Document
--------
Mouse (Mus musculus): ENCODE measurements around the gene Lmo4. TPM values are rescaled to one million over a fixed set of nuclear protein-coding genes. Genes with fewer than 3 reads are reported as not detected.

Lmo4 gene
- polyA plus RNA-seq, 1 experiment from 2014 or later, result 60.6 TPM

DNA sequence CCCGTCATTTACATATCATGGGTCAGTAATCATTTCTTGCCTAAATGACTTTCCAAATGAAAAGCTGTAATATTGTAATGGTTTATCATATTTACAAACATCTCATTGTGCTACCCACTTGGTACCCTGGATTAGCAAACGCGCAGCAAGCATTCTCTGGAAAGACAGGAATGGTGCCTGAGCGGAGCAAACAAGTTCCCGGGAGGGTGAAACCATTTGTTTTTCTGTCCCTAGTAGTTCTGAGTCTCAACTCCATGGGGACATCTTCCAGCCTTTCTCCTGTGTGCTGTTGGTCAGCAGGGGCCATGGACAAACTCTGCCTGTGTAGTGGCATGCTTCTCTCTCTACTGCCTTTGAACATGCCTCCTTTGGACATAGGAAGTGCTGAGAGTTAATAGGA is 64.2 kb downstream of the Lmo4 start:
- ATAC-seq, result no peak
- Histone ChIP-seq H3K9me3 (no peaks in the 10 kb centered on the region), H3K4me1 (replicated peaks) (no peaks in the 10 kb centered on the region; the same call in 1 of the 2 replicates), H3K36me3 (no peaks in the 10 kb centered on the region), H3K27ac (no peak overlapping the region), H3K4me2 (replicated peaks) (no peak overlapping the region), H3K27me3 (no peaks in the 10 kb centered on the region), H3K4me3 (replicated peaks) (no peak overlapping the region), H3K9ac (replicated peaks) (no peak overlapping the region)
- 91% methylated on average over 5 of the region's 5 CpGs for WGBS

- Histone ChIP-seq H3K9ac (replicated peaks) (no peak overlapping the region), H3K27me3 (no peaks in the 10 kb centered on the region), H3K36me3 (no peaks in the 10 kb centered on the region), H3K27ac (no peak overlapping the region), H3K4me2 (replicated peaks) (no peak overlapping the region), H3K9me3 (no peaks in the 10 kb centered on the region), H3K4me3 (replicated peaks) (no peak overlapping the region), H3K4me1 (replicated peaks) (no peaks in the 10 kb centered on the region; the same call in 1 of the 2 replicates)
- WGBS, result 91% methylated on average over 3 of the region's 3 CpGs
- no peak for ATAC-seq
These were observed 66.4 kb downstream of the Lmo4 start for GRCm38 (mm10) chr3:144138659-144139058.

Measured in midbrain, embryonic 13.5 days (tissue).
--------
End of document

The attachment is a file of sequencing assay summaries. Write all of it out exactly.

Mouse (Mus musculus): ENCODE measurements around the gene Lmo4. TPM values are rescaled to one million over a fixed set of nuclear protein-coding genes. Genes with fewer than 3 reads are reported as not detected.

Lmo4 gene
- polyA plus RNA-seq, 1 experiment from 2014 or later, result 60.6 TPM

DNA sequence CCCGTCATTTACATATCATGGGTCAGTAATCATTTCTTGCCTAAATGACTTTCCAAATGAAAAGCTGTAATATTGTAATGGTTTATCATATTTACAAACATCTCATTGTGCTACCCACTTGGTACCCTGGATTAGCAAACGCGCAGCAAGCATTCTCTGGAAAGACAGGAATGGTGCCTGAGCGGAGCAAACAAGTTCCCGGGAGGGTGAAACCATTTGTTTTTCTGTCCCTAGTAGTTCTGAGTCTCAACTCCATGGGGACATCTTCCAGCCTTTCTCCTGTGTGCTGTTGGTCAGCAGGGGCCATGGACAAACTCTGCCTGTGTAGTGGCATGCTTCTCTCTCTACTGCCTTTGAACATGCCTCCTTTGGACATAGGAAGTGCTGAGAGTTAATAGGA is 64.2 kb downstream of the Lmo4 start:
- ATAC-seq, result no peak
- Histone ChIP-seq H3K9me3 (no peaks in the 10 kb centered on the region), H3K4me1 (replicated peaks) (no peaks in the 10 kb centered on the region; the same call in 1 of the 2 replicates), H3K36me3 (no peaks in the 10 kb centered on the region), H3K27ac (no peak overlapping the region), H3K4me2 (replicated peaks) (no peak overlapping the region), H3K27me3 (no peaks in the 10 kb centered on the region), H3K4me3 (replicated peaks) (no peak overlapping the region), H3K9ac (replicated peaks) (no peak overlapping the region)
- 91% methylated on average over 5 of the region's 5 CpGs for WGBS

- Histone ChIP-seq H3K9ac (replicated peaks) (no peak overlapping the region), H3K27me3 (no peaks in the 10 kb centered on the region), H3K36me3 (no peaks in the 10 kb centered on the region), H3K27ac (no peak overlapping the region), H3K4me2 (replicated peaks) (no peak overlapping the region), H3K9me3 (no peaks in the 10 kb centered on the region), H3K4me3 (replicated peaks) (no peak overlapping the region), H3K4me1 (replicated peaks) (no peaks in the 10 kb centered on the region; the same call in 1 of the 2 replicates)
- WGBS, result 91% methylated on average over 3 of the region's 3 CpGs
- no peak for ATAC-seq
These were observed 66.4 kb downstream of the Lmo4 start for GRCm38 (mm10) chr3:144138659-144139058.

Measured in midbrain, embryonic 13.5 days (tissue).